Tuesday, 23 Apr 2019

You are here

Best of 2018: Unproven But Profitable Stem Cell Clinics

JAMA features a report on the controversy of stem cell treatments for musculoskeletal (MSK) disorders.

Stem cell clinics are popular and proliferating as they are largely a cash business and fall outside of FDA regulatory control. In lieu of scientific proof, most advocates use patient testimonials and the placebo effect to back up their claims. 

Such therapy is promoted as “natural” alternatives to major surgery, such as joint replacement.

JAMA points out that the number of US clinics offering unproven stem cell therapies at least doubled annually from 2009 to 2014, and from 2014 to 2016, approximately 90 to 100 new stem cell business websites appeared yearly. In 2016, they found 351 US companies were marketing stem cell interventions at 570 clinics.

Stem cell therapy is marketed for osteoarthritis and numerous MSK conditions but it’s also expanded into beneficial claims for treating Alzheimer disease, erectile dysfunction and Parkinson disease; there are even stem cell eye drops to improve vision.

Given that these therapies use autologous cells injected back into the same patient, this falls outside of FDA regulation. In August 2017, the FDA announced they would step up enforcement activity in the area of stem cells “to make sure the agency is separating the promise from the unscrupulous hype.”

In November 2017 the FDA rolled out a “comprehensive policy framework” for the development and oversight of regenerative medicine products (AKA stem cell therapies). The FDA and the department of Justice have investigated several companies for their unscrupulous promotional practices. 

While there are several well designed scientific trials in progress and some can be found on ClinicalTrials.gov - some companies have used this site as a marketing measure. 

There is now an American Association of Stem Cell Physicians (AASCP) and fee-based courses designed to teach the "science" and practice of stem cell therapy are offered.

Advocates who are practicing in regenerative therapy clinics claim they are seeing results with it as they "harness the power of the stem cells".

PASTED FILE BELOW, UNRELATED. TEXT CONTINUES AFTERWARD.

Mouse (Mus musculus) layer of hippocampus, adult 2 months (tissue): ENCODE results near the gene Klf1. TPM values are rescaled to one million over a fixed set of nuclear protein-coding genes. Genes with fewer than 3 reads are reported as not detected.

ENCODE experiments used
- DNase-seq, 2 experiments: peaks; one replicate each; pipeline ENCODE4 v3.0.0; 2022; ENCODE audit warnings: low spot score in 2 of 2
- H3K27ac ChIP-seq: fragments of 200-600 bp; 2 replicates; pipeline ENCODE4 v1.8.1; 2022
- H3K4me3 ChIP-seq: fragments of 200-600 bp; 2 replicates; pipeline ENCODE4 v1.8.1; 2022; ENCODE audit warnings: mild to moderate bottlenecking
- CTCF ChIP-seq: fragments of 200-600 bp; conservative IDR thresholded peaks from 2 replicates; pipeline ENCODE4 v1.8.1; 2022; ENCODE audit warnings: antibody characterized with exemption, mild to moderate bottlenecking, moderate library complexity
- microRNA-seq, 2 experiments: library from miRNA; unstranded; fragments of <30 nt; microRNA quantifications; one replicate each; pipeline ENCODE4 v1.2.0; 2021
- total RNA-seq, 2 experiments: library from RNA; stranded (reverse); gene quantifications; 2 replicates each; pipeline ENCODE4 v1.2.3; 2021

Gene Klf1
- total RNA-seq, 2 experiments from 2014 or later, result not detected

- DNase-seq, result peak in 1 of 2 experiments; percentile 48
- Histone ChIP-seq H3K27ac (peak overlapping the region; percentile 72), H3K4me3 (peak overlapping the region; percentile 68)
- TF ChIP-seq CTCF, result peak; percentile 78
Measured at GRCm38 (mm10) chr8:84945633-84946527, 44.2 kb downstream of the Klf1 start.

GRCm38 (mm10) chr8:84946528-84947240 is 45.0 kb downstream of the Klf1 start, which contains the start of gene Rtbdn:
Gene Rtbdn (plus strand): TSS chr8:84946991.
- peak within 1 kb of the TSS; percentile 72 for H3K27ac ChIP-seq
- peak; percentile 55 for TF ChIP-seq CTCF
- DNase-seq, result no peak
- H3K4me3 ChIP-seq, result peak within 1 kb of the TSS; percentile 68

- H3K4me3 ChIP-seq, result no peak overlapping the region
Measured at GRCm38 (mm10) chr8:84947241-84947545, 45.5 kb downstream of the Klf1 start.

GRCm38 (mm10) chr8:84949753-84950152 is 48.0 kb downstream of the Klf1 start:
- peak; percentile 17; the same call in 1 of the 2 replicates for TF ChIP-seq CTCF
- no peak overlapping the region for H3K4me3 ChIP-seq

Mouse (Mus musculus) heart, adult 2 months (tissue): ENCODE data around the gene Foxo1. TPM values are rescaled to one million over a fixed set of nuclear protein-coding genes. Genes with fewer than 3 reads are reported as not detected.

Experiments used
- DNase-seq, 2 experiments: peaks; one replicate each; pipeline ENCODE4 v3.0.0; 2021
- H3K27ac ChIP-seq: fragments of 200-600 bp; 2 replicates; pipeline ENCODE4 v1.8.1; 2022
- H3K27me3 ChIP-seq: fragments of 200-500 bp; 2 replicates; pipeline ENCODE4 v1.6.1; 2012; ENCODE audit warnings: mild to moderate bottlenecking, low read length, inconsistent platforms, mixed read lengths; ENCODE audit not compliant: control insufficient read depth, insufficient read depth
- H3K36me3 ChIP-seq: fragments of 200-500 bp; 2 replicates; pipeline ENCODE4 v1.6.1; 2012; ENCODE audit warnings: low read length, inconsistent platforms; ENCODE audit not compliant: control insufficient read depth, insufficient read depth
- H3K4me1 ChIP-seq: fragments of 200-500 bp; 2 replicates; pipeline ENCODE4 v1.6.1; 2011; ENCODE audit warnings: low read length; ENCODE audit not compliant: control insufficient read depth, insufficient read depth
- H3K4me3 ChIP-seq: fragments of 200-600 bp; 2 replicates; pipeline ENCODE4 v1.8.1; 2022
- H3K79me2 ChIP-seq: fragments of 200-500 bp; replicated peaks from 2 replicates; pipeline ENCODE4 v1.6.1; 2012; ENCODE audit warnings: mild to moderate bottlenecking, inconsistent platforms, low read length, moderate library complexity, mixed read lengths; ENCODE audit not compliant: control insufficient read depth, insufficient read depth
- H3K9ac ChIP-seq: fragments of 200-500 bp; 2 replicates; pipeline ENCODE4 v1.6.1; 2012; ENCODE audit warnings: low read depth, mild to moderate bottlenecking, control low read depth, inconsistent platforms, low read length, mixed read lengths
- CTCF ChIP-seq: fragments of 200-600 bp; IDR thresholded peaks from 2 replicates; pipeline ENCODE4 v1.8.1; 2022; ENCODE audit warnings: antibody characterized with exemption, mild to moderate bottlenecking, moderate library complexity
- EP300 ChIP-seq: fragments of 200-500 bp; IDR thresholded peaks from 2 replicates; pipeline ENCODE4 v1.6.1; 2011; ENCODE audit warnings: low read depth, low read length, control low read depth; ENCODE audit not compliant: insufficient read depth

Critics point out that observational results are not proof of efficacy and note that with conditions that wax and wane, there’s a placebo effect in play when you couple  "a bit of denial, too” and wishful thinking.

What is injected into the patient varies widely, as some stem cell injections add corticosteroids and hyaluronic acid into reinfused fat cells.

For now, these clinics are proliferating (without any proof) and profitable because of an unchecked see one, do one, invent one entrepreneureal zeal.

Disclosures: 
The author has no conflicts of interest to disclose related to this subject

Add new comment

More Like This

Polypharmacy Blunts Responses and Ups the Safety Risks

A study from the British Society for Rheumatology Biologics Register (BSRBR-RA) demonstrates that polypharmacy is a predictor of lower treatment responses and more serious adverse events (SAEs) in rheumatoid arthritis (RA) patients.

RheumNowLive On Demand: Development & Use of JAK Inhibitors - Dr. John O'Shea

A clip from RheumNow Live On Demand. You can access the full library of content from the meeting.

For RA With COPD, Abatacept is Safe

Patients with rheumatoid arthritis (RA) who also had chronic obstructive pulmonary disease (COPD) had no increased risk of serious respiratory complications when treated with abatacept (Orencia), a large claims-based analysis found.

Ups and Downs with Abatacept

Two recent studies have examined the effect of starting abatacept upon the risk of serious hospitalized infections or cancer, showing divergent results from claims data analyses.

No Rise in Cancer Risk with Actemra

In patients with rheumatoid arthritis (RA), there was no increased risk for malignancy development seen with newly initiated tocilizumab (Actemra) treatment, an analysis of three U.S. insurance claim databases found.